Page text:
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Design Innovation Paper

Natural Frequency Optimization of Variable-Density Additively Manufactured Lattice Structure: Theory and Experimental Validation

[+] Author and Article Information
Lin Cheng

Department of Mechanical Engineering and Materials Science, University of Pittsburgh, Pittsburgh, PA 15261
chenglin9003@gmail.com

Xuan Liang

Department of Mechanical Engineering and Materials Science, University of Pittsburgh, Pittsburgh, PA 15261
XUL31@pitt.edu

Eric Belski

Aerotech, 101 Zeta Drive, Pittsburgh, PA 15238
ebelski@aerotech.com

Xue Wang

Department of Mechanical Engineering and Materials Science, University of Pittsburgh, Pittsburgh, PA 15261
wangxue.dlut@gmail.com

Jennifer Sietins

Materials Manufacturing Technology Branch, Army Research Laboratory, Aberdeen Proving Ground, MD 21005
jennifer.m.sietins.civ@mail.mil

Stephen Ludwick

Aerotech, 101 Zeta Drive, Pittsburgh, PA 15238
sludwick@aerotech.com

Albert C. To

Department of Mechanical Engineering and Materials Science, University of Pittsburgh, Pittsburgh, PA 15261
albertto@pitt.edu

1Corresponding author.

ASME doi:10.1115/1.4040622 History: Received October 10, 2017; Revised June 15, 2018

Abstract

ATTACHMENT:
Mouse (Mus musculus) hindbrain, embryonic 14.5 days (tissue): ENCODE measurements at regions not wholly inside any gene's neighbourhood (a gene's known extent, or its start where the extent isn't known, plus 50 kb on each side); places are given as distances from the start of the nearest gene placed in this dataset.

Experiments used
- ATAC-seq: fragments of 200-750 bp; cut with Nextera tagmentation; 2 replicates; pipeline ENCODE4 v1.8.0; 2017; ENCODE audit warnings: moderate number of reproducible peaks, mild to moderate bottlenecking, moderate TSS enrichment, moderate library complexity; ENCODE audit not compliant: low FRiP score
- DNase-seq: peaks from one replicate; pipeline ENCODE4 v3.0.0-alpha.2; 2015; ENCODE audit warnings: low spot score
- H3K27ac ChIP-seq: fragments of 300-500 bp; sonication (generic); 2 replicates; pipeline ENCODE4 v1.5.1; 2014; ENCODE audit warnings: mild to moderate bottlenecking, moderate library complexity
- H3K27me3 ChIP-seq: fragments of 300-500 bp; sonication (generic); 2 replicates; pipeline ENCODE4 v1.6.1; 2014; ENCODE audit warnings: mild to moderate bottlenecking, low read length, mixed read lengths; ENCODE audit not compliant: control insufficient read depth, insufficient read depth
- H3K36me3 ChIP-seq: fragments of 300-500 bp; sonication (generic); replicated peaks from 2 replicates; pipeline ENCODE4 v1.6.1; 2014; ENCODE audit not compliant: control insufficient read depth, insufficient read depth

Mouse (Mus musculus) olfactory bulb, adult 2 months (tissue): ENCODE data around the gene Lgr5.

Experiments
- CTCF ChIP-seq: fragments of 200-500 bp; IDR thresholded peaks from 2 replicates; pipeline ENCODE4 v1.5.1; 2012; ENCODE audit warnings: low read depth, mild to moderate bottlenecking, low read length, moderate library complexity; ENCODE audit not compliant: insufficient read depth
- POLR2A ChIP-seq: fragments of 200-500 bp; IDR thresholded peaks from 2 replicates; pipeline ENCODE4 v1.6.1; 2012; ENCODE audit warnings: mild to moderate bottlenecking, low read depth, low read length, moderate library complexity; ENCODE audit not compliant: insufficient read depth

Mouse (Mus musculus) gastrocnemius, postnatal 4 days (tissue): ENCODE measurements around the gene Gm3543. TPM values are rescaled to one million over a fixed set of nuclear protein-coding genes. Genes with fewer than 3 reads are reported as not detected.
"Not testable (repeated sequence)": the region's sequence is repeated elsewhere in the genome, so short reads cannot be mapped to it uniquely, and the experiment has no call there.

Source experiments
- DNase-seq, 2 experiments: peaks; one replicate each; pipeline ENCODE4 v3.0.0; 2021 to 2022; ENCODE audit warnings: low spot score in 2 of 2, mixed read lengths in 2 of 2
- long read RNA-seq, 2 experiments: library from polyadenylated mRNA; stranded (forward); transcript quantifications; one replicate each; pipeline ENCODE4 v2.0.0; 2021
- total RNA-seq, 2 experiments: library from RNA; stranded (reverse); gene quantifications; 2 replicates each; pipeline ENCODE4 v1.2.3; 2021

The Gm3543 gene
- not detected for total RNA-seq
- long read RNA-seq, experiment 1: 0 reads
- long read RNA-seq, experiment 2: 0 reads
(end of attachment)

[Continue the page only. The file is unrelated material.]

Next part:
Additive manufacturing is now capable of fabricating complex geometries, such as a variable-density lattice structures. This ability to handle geometric complexity provides the designer an opportunity to rethink the design method. In this work, a novel topology optimization algorithm is proposed to design variable-density lattice infill to maximize the first eigenfrequency of a structure. To make the method efficient, the lattice infill is treated as a continuum material with equivalent elastic properties obtained from asymptotic homogenization, and the topology optimization is employed to find the optimum density distribution of the lattice structure. Specifically, the asymptotic homogenization method is employed to calculate the effective mechanical properties of a predefined lattice structure as a function of its relative densities. Once the optimal density distribution is obtained, a continuous mapping technique is used to convert the optimal density distribution into variable-density lattice structured design. Two three-dimensional examples printed in Ti6Al4V by the direct metal laser sintering process are used to validate the proposed method. Experimental results obtained from dynamic testing of the printed samples and detailed simulation results are in good agreement with the homogenized model results, which demonstrates the accuracy and efficiency of the proposed method.

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